These days, climate change has a lot of us thinking about the way we treat the environment. But our minds often drift to the obviously offensive images: factory pipes pumping clouds of toxic grey smoke into the otherwise pristine sky. But pollution runs deep, from producers all the way down to consumers, and it can be a result of something as subtle as your last meal. In fact, recent research found that the majority of food waste — a detriment to the environment as well as wasted calories that could feed millions of people — happens at home.
How Does Food Waste Pollute?
There are two categories when it comes to food waste’s effects on the environment: upstream and downstream. Upstream effects are a result of the production of greenhouse gases through the supply chain of production, storage, manufacturing, and distribution of food. The downstream effects are witnessed after food has been thrown away, either by the consumer or retailer (and often the farmers and distributors themselves). Wasted food is sent to landfills to decompose anaerobically, or without the presence of oxygen. This is when methane is formed.
Food waste is the single biggest occupant in U.S. landfills. When it is discarded and broken down, it produces carbon dioxide. But even more alarming is that it emits methane, a greenhouse gas that is 25-times stronger than carbon dioxide at trapping heat in the atmosphere. Each kilogram of food waste produces 3.8 kilograms of greenhouse gases.
Meanwhile, food waste pollutes the land. Many countries around the world are running out of landfill space. How do they remedy this? They destroy more land to accommodate it. The underground water and runoff is then infected with the food waste. The overuse of fertilizers creates excessive amounts of nitrogen and phosphorus, which poison drinking water and aquatic ecosystems.
11 Facts About Food Waste You Can’t Ignore
- In the U.S., agriculture itself emits 9% of the country’s total greenhouse gas emissions. Meanwhile, American farmers are throwing away as much as 50% – half! – of all produce because it doesn’t live up to consumers’ aesthetic standards. Imagine how much food waste and agriculture sector green house gas emissions we could cut by learning to love ugly fruits and vegetables!
- About 60 million tons of produce – $160 billion – are wasted by retailers and consumers each year. This constitutes one third of all foodstuffs.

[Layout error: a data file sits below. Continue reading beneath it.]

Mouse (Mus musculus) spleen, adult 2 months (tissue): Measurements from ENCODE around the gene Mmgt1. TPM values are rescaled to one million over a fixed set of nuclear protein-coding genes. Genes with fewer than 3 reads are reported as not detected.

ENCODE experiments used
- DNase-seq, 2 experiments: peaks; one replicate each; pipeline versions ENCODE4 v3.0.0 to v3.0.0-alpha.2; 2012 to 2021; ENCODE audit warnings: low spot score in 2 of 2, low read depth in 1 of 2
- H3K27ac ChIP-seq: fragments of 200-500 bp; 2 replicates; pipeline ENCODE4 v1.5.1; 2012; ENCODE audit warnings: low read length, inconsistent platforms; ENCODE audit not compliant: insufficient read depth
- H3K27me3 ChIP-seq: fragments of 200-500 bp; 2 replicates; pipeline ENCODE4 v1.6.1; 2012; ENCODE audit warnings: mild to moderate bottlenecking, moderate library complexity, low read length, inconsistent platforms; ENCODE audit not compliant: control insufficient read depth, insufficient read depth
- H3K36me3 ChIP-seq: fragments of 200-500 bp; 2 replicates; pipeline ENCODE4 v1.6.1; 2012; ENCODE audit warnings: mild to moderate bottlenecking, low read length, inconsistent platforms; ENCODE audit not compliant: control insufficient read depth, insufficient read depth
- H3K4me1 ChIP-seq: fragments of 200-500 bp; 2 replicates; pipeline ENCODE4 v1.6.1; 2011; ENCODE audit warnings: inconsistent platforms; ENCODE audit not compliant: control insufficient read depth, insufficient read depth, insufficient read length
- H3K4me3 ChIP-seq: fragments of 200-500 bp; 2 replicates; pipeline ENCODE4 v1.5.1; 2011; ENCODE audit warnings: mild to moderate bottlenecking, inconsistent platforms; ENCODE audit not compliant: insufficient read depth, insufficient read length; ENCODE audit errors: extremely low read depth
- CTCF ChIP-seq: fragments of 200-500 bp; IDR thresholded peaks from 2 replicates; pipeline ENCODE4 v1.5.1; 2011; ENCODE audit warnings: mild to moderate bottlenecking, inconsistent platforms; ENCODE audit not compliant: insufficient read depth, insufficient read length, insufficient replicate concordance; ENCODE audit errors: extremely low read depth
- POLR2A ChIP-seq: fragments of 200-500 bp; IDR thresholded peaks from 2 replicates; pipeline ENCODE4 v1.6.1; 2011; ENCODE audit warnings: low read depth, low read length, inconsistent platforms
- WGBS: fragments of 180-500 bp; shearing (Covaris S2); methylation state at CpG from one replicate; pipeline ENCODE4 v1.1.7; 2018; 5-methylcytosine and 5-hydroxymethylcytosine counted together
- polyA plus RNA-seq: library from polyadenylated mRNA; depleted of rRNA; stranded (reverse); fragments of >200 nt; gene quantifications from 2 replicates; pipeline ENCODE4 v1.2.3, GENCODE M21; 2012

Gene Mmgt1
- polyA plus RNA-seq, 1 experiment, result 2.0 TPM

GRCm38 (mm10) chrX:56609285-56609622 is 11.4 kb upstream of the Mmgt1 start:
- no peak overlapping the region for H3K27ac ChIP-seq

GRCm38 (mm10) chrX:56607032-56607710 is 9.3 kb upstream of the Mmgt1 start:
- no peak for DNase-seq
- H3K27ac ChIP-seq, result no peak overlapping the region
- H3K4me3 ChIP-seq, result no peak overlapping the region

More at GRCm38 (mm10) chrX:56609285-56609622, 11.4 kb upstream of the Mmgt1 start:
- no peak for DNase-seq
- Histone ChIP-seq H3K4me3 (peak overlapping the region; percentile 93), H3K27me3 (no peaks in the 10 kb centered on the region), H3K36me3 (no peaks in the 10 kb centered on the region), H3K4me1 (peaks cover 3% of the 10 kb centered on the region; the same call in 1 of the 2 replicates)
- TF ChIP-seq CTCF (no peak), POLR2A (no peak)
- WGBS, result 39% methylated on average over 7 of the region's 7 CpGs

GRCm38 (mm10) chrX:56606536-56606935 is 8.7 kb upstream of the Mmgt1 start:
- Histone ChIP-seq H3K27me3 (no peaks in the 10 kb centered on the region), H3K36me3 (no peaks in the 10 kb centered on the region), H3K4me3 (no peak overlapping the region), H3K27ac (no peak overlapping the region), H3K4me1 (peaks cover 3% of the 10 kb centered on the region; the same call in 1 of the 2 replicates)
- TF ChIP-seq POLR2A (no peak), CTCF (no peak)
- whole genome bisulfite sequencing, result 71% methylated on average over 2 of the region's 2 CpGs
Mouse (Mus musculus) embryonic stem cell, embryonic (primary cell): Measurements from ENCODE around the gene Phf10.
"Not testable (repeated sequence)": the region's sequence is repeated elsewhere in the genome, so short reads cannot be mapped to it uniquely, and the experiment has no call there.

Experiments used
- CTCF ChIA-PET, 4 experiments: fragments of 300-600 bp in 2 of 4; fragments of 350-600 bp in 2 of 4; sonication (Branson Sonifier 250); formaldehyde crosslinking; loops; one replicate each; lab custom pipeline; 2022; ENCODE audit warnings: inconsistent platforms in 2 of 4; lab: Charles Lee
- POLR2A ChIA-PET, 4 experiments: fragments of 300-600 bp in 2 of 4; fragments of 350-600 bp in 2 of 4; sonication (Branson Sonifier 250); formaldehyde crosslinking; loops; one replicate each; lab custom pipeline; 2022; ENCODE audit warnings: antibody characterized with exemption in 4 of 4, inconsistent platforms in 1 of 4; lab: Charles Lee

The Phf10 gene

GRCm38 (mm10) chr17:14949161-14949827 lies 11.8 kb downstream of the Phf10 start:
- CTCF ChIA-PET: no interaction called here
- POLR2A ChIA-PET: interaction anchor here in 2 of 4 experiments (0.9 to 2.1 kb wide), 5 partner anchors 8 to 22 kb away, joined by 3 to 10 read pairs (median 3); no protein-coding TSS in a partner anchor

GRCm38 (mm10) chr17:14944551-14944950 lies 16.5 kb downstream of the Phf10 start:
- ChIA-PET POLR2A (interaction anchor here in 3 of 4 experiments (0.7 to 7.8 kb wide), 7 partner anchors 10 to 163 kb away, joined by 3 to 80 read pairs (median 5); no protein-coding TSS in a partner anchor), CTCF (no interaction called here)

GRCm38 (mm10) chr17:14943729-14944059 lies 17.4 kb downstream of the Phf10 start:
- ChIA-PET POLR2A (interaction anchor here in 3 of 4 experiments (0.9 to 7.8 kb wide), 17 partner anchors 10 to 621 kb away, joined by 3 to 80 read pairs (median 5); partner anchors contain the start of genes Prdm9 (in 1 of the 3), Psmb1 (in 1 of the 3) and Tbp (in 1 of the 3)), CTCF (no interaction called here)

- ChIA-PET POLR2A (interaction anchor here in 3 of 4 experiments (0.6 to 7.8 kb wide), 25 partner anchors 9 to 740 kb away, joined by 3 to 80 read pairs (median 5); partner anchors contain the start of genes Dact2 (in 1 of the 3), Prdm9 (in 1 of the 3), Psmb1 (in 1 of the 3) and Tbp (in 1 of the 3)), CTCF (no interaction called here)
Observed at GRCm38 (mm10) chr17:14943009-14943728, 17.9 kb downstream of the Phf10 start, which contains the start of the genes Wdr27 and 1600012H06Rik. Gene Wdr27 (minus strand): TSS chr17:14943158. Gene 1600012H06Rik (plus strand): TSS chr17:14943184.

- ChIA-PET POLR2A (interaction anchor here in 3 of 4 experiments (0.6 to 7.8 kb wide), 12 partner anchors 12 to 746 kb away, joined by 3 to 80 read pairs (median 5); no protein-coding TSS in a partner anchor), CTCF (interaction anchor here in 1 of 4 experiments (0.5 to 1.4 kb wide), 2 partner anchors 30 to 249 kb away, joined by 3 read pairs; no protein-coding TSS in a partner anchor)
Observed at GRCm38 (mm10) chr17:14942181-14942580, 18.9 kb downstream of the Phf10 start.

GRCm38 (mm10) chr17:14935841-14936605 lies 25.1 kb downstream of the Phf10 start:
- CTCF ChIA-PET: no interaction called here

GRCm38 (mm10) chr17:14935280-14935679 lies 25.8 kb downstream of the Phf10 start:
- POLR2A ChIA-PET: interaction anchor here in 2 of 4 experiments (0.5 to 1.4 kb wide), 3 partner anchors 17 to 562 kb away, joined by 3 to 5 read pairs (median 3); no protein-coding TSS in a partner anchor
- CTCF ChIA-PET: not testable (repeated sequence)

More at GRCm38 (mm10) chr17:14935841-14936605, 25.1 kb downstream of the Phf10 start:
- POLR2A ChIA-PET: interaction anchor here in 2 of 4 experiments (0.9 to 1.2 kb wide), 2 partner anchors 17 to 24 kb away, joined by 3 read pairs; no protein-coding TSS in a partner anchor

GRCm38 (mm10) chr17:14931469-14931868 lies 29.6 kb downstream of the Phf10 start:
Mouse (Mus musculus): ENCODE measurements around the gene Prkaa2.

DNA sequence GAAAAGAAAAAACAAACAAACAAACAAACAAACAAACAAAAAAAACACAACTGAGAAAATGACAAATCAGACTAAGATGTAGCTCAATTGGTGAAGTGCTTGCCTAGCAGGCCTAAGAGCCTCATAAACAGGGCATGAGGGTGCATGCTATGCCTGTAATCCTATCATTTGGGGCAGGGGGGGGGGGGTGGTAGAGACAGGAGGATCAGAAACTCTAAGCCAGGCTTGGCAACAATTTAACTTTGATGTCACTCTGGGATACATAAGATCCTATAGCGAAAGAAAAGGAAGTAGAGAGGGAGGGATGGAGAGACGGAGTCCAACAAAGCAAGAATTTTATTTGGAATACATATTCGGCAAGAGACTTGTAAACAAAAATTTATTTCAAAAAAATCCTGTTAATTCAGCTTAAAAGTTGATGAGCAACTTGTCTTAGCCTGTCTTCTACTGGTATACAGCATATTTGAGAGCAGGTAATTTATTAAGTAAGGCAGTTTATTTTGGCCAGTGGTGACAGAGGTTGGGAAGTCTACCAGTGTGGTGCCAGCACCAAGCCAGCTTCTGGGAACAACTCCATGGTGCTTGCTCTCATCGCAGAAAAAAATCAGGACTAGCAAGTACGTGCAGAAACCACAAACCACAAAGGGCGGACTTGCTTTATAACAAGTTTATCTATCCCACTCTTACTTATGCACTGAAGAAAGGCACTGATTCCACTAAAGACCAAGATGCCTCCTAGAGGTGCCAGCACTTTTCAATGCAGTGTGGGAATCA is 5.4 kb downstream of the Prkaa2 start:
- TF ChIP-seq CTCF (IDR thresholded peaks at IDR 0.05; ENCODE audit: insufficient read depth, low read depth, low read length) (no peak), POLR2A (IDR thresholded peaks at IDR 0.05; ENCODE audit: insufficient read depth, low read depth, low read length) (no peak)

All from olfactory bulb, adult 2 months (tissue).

- An American family of four wastes $1,600 worth of food each year.
- The UN Food and Agriculture Organization estimates that one-third of the world’s food is lost or wasted. That amounts to nearly $3 trillion.
- If food waste were a country, it would be the world’s third-largest emitter of greenhouse gases with a carbon footprint of 3.3 gigatonnes of CO2.
- Food waste is economically driven. Fresh produce makes up 15% of supermarket profits. Reducing food produce waste by 50% would cause supermarkets to go from a 1.5% profit margin to a 0.7% one. And losing 50% of consumer waste would result in a loss of $250 billion in economic activity.
- According to the UN, reducing food waste by just 25% would be enough to all the currently malnourished people.
- About 1.4 billion hectares, or nearly 30% of available agricultural land, is used to grow or farm food that ends up wasted.
- Consumer waste per capita is between 95 and 115 kilograms each year in Europe and North America. Consumer waste per capita in sub-Saharan Africa and Southeast Asia is only between six and 11 kilograms per year.
- In the US, 25% of all the freshwater consumed annually is associated with discarded food.
- Despite America wasting 50% of total produce, nearly 42 million Americans live in food-insecure households. That means millions of children don’t know where their next meal will come from.
How to Solve the Food Waste Problem
It’s a much longer and more difficult road to start transforming the agriculture sector by targeting farms and distributors. As consumers looking for the prettiest fruits and vegetables, we contribute to their dilemma. How do we expect to transform farming and distribution practices if we continue to refuse to purchase an apple with a minor blemish, even if its quality and taste is completely unaffected by the blemish? Let’s embrace ugly fruits and vegetables and demand them from our local grocery stores. Meanwhile, let’s also download a shelf life cheat sheet and learn about the true lifespan of our favorite foods. Then, let’s purchase food and plan our weekly meals accordingly, understanding how long food stays fresh before spoiling as well as proper storage methods.
Re-use your leftovers as a rule and whenever your fruits or vegetables are rounding their last leg, turn them into a juice, a casserole, soup, fruit pie, or fruit bread. In the meantime, seek out local “ugly” produce companies that make the best of otherwise tossed fruits and vegetables. Companies like Imperfect Produce, Perfectly Imperfect, and Fresh Direct are leading the charge.
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